Terrie Lloyd’s love affair with printed paper has not ceased, but his financial involvement has, or shortly will. After nineteen years in the magazine publishing business, Tokyo’s charismatic entrepreneur from Down Under is pulling out of paper media altogether. I met with Terrie to discuss his decision and the state of the English language print media business in Japan.
The print publishing model worked well through the early 2000s (assuming you ignore the ups and downs of the ordinary business cycle). I know because I was publishing ESN Magazine during that period. ESN was a free distribution (printed) trade publication that covered Europe’s computer industry. It, along with an Italian consumer magazine publishing company that I held interests in, were both profitable when I exited them at the beginning of the millennia. Then, the Internet was still in its infancy and few publishers were making money off the web. As a case in point − it was easier for ESN to sell a $5,000 full page advertisement in our print publication, than it was to sell a $ 500 digital advertisement, even though our digital media had a circulation three times that of our paper publication.
That did not stop venture capital from rushing into dot-com startups, at a time when most dot-coms lacked any clear business model. The dot-com bubble finally burst in March 2000. The technology sector contracted and advertising budgets got slashed. Dot-com startups disappeared overnight − as did about 35% of ESN’s advertising revenue.
In Tokyo, Terrie Lloyd had been publishing a computer magazine of his own called ‘Computing Japan’ (which was morphed into ‘Japan Inc.’ in 1999). Like ESN, Terrie’s print publication took a beating when the bubble burst. “The publishing business and anything to do with new media in particular went into hibernation for about three years,” says Terrie. It wasn’t until 2004 that the Japanese economy started to revive.
During the post dot-com revival in 2007, Terrie bought Metropolis Magazine from its founders, Mark and Mary Devlin. Metropolis is a well-known biweekly Tokyo city guide. Printed in English, it is distributed free to companies, embassies, hotels, bars, and restaurants. It serves a core market of 50,000 – 80,000 Westerners living in Japan. At its peak, Metropolis’s print circulation was 40,000 copies.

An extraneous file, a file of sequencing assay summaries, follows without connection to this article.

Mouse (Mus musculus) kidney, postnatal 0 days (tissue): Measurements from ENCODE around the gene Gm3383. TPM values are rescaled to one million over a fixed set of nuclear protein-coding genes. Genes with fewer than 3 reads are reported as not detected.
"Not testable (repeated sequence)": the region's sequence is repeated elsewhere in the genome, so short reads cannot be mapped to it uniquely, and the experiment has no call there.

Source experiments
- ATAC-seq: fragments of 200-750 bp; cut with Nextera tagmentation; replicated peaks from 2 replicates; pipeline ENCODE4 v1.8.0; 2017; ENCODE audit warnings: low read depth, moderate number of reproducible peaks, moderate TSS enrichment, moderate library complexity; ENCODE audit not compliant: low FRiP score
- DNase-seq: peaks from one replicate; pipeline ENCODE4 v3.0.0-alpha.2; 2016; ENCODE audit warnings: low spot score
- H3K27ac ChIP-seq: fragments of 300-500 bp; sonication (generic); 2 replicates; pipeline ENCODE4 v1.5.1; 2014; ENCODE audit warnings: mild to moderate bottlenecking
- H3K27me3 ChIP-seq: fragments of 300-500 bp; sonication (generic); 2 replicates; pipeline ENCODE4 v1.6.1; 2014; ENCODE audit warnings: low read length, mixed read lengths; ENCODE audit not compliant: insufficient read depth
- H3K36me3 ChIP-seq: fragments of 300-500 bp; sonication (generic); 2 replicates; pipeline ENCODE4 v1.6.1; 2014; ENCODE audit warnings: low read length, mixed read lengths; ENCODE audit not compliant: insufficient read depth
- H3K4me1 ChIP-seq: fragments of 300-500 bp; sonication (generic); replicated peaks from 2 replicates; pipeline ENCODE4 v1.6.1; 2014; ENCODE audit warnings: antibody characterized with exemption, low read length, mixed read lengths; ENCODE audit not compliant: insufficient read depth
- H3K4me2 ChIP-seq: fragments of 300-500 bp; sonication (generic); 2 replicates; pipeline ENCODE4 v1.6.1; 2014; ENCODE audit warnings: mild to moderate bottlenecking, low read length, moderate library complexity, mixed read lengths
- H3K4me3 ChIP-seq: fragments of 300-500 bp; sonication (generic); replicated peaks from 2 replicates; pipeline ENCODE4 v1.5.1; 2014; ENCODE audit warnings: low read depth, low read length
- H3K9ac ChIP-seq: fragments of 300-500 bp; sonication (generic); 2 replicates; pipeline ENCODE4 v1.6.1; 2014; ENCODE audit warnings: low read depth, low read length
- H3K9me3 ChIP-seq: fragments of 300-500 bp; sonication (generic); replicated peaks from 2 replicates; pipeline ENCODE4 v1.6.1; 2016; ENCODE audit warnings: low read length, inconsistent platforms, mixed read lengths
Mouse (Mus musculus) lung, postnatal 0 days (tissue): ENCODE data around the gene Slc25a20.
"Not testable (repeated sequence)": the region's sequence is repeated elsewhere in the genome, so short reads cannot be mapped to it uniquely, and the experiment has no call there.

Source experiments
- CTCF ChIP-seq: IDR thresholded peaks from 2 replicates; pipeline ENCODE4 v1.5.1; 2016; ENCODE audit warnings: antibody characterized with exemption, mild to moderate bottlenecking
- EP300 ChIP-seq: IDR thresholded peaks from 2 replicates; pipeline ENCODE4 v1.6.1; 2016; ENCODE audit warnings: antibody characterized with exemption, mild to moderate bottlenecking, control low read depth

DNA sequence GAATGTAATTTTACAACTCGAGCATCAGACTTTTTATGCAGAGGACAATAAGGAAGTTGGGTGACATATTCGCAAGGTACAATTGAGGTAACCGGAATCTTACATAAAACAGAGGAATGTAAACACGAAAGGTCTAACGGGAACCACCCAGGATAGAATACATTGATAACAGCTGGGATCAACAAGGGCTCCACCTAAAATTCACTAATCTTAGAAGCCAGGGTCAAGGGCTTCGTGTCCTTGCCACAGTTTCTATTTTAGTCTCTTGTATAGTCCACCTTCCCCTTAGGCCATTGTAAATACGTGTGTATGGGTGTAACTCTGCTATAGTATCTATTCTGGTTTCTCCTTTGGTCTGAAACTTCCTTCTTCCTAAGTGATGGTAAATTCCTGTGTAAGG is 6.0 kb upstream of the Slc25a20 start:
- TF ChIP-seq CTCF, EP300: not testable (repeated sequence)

According to Terrie, the Lehman shock of 2008 proved to be a defining moment for Metropolis. Lehman Brothers had been a money-spinning engine for the Tokyo economy. Until its collapse, “Young traders would drop ¥500,000 per night in the clubs of Roppongi,” says Terry. “That money trickled through to the entire economy. When they shut, foreign companies began squeezing and crunching down.”
A bloodletting among the foreign banks followed in 2009. Foreigners working within Tokyo’s financial community responded by moving to Singapore and Hong Kong. Just as Metropolis’s advertising revenues recovered, the 3/11 earthquake struck. “That was a one-two punch,” says Terrie. More foreigners left Japan. Metropolis’s advertising sales took another hit.
While financial and seismic shocks were rocking print media’s top line sales, the industry itself was undergoing disruptive transformation from within. Digital media began taking market share away from traditional print media.
According to Statistica, Google’s worldwide digital advertising sales grew from almost nil in 2004 to an amount greater than all the advertising spent on US newspapers and magazines by 2012. Simultaneously, a major cultural shift took place: Large corporations replaced the position of ‘Print Media Buyer’ with that of ‘Digital Media Buyer’. Youngsters filling these new positions were about as familiar with traditional print media as they were with audiocassettes. Print media advertising suddenly became much harder to sell.